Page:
With a bevy of vendors now providing plug-ins for Oracle's Enterprise Manager 10g, some Oracle partners say the the offering is more an on par with Hewlett-Packard's OpenView and IBM's Tivoli system management offerings than in the past.
This week, Oracle trotted out plug-ins from BEZ Systems, Citrix Systems, Egenera, Nortel Networks, Onaro and Pillar Data Systems. The plug-ins would facilitate Enterprise Manager's ability to monitor and track system performance of, say, Nortel's Application Switch or Citrix Presentation Server deployed in customer accounts.
As Oracle's product line has expanded organically and via acquisition, its database-centric Enterprise Manager has expanded as well, company executives said.
"We're trying to manage customer apps," said Will Scelzo, director of business development at Redwood Shores, Calif.-based Oracle. "We'll manage our own stuff, of course, but we won't manage everything. And we're looking to partners there."
The news comes as Oracle, customers and partners continue to test the next release of the database, Oracle 11g. Partners expect 11g to launch this summer.
Oracle didn't fund development of outside plug-ins, although it created a program and resources to ease the process, Scelzo said.
Oracle builds and sells plug-ins for key third-party offerings such as Microsoft SQL Server, IBM's DB2, BEA's Weblogic, JBoss and Microsoft middleware, he said. The company features links to the third-party connectors on its Web site. The connectors are sold by their creators.
Scott Jenkins, CEO of The EBS Group, an Oracle solution provider based in Lenexa, Kan., said Enterprise Manager has seen a lot of traction in his accounts recently.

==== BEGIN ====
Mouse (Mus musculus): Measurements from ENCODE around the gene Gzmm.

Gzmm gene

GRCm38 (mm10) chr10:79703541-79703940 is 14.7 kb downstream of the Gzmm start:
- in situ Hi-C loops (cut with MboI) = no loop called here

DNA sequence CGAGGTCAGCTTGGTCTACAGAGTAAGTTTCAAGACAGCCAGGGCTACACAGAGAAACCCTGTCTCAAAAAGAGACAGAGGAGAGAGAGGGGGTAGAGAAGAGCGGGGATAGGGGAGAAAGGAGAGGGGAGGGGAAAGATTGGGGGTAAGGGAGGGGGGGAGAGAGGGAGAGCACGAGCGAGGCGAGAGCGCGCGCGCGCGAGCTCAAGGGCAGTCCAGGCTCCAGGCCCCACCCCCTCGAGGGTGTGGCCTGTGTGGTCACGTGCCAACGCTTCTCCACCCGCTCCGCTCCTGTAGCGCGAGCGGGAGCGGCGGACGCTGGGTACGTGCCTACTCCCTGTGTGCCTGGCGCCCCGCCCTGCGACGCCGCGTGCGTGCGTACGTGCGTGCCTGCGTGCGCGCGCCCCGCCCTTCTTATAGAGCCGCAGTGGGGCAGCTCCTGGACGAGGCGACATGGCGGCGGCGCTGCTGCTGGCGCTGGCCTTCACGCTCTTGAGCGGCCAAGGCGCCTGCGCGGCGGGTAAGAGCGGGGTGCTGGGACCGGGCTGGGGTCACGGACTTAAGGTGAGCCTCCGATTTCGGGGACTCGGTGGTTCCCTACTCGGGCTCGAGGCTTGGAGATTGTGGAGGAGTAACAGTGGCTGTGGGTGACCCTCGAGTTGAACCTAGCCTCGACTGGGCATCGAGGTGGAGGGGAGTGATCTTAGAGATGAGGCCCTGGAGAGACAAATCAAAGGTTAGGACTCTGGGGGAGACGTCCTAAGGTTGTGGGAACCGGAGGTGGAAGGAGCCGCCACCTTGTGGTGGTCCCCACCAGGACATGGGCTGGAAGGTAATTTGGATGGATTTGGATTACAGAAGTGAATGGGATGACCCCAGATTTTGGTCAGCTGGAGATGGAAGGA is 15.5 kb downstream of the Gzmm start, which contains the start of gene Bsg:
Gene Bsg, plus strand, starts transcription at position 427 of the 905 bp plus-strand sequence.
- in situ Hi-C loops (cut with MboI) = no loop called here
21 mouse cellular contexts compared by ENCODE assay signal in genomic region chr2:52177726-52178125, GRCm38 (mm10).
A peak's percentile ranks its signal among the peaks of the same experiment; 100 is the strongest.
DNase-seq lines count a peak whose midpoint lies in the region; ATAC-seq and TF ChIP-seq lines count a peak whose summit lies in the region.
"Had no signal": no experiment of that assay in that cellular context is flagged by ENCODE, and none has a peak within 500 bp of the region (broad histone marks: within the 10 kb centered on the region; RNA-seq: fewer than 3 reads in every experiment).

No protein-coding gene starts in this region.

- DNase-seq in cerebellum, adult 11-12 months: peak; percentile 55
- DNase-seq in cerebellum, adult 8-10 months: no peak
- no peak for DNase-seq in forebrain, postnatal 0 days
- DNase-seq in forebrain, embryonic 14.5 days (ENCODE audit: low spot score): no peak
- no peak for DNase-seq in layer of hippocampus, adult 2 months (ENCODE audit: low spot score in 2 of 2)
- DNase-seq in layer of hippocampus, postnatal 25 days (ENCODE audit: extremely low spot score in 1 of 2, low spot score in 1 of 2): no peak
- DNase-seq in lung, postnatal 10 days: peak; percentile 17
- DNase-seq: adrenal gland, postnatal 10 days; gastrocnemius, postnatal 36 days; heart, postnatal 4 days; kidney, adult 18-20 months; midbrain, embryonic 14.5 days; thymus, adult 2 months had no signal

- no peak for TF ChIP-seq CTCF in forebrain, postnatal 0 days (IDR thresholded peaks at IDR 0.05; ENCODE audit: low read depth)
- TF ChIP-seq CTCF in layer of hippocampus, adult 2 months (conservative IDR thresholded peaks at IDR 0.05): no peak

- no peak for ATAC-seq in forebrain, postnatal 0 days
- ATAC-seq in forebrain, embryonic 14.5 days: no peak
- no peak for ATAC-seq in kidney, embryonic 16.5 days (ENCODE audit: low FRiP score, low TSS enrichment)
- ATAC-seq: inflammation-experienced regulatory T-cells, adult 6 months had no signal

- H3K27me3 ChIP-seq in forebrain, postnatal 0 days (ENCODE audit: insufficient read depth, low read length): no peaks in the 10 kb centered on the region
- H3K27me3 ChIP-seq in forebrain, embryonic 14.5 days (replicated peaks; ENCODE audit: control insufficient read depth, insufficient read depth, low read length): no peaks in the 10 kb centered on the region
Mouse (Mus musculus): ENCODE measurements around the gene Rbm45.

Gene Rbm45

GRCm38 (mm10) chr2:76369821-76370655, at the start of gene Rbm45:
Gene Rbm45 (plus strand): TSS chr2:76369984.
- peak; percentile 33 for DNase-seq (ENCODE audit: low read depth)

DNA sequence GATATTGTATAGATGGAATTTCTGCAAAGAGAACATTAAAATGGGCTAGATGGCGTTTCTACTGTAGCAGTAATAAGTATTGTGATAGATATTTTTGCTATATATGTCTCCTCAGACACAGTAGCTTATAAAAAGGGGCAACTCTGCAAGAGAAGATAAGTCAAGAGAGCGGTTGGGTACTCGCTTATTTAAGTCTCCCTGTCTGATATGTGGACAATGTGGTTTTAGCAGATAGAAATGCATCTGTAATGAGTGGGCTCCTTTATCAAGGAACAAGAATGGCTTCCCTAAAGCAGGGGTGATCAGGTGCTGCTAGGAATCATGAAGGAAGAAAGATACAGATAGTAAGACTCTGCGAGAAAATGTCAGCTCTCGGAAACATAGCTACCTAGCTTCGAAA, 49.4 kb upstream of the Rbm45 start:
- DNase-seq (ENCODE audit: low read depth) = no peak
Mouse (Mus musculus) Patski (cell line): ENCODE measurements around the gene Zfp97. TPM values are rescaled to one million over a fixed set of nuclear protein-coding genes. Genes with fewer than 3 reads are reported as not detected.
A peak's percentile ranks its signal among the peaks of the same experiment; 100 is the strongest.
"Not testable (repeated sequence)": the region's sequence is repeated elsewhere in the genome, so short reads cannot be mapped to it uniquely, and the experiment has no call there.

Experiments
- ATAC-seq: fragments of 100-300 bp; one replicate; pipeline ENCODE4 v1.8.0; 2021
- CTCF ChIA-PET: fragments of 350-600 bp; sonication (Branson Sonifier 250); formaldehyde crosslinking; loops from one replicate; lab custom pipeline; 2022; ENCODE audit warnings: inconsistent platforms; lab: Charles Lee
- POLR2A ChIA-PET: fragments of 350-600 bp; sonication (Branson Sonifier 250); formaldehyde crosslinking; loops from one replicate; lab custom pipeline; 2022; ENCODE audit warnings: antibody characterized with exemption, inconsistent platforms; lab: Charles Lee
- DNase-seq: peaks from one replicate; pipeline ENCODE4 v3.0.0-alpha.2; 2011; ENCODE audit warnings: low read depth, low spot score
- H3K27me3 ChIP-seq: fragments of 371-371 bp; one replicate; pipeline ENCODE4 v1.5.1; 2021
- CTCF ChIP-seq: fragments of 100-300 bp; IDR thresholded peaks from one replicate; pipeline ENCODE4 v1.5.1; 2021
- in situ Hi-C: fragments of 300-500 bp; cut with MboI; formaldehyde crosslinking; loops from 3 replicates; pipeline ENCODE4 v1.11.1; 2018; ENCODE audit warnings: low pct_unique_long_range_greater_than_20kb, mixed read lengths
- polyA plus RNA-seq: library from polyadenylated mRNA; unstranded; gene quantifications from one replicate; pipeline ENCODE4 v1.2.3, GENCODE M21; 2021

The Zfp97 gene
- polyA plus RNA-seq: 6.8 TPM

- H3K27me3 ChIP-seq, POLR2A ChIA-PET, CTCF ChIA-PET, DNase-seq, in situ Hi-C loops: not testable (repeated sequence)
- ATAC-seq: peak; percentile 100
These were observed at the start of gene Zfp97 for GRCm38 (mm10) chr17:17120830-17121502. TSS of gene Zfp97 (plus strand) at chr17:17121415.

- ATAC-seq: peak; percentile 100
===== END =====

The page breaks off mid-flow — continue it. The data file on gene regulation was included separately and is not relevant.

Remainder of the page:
"It used to be that with Enterprise Manager, it was kind of, 'Who cares?', and real companies were using Tivoli to manage," Jenkins said. "But with the new Grid Control Enterpirse Manager, we've seen an abrupt about-face, and people are running with Enterprise Manager becoming the central management tool. That's what's driving these connectors."
"A year ago, [Enterprise Manager] was not competitive with Tivoli and OpenView. Today, it is," he added.
Mick Gallagher, CEO of LS Technologies, a Fallbrook Calif.-based Oracle partner, concurred. "EM has gotten real," he noted.
A third Oracle partner discounted such talk. "Enterprise Manager remains database-centric, and how many businesses really want to manage their whole business from the database?" said the partner, who requested anonymity.
HP and IBM typically position their system management wares as ideal for disparate and heterogeneous environments.
Oracle also creates "connectors" to its own and third-party applications. Connectors facilitate more of a two-way data flow between the target and the management console, whereas plug-ins typically funnel data from the target software to the manager.